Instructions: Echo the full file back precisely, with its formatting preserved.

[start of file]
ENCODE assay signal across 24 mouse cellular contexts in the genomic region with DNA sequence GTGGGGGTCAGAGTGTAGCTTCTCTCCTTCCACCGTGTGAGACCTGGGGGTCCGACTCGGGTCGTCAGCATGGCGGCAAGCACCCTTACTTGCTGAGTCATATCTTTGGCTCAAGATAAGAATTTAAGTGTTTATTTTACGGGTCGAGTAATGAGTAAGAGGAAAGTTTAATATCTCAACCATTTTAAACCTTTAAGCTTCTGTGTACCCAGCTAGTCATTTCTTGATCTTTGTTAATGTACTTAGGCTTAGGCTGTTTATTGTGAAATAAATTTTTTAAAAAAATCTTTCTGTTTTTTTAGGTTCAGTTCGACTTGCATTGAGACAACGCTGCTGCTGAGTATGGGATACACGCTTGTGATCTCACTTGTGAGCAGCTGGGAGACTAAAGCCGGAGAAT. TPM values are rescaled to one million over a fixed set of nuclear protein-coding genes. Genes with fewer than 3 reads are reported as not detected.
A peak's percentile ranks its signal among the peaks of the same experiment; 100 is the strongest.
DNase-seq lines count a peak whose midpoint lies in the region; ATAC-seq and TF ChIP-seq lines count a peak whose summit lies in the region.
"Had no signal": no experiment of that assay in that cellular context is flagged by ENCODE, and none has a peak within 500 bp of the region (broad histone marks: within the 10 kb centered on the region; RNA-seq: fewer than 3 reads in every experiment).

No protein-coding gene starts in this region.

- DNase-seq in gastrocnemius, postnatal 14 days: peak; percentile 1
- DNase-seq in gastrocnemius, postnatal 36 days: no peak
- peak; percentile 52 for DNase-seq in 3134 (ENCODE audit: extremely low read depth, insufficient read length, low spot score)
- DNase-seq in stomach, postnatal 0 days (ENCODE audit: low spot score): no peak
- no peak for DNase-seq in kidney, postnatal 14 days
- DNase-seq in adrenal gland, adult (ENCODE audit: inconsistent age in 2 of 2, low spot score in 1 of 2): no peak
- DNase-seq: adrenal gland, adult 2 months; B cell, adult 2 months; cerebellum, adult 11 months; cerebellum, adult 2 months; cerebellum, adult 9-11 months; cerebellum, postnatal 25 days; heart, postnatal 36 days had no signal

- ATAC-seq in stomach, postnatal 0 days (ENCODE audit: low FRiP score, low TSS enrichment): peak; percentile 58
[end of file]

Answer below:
ENCODE assay signal across 24 mouse cellular contexts in the genomic region with DNA sequence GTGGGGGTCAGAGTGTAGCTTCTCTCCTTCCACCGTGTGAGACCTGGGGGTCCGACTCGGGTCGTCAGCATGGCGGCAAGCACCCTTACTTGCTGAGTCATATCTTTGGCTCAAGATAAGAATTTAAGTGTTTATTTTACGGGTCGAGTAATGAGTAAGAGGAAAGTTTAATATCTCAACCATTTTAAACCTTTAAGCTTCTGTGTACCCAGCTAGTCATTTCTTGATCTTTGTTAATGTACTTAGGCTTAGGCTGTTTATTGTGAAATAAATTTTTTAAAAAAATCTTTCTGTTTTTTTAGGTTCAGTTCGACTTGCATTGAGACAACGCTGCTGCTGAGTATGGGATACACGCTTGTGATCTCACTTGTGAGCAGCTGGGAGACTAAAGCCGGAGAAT. TPM values are rescaled to one million over a fixed set of nuclear protein-coding genes. Genes with fewer than 3 reads are reported as not detected.
A peak's percentile ranks its signal among the peaks of the same experiment; 100 is the strongest.
DNase-seq lines count a peak whose midpoint lies in the region; ATAC-seq and TF ChIP-seq lines count a peak whose summit lies in the region.
"Had no signal": no experiment of that assay in that cellular context is flagged by ENCODE, and none has a peak within 500 bp of the region (broad histone marks: within the 10 kb centered on the region; RNA-seq: fewer than 3 reads in every experiment).

No protein-coding gene starts in this region.

- DNase-seq in gastrocnemius, postnatal 14 days: peak; percentile 1
- DNase-seq in gastrocnemius, postnatal 36 days: no peak
- peak; percentile 52 for DNase-seq in 3134 (ENCODE audit: extremely low read depth, insufficient read length, low spot score)
- DNase-seq in stomach, postnatal 0 days (ENCODE audit: low spot score): no peak
- no peak for DNase-seq in kidney, postnatal 14 days
- DNase-seq in adrenal gland, adult (ENCODE audit: inconsistent age in 2 of 2, low spot score in 1 of 2): no peak
- DNase-seq: adrenal gland, adult 2 months; B cell, adult 2 months; cerebellum, adult 11 months; cerebellum, adult 2 months; cerebellum, adult 9-11 months; cerebellum, postnatal 25 days; heart, postnatal 36 days had no signal

- ATAC-seq in stomach, postnatal 0 days (ENCODE audit: low FRiP score, low TSS enrichment): peak; percentile 58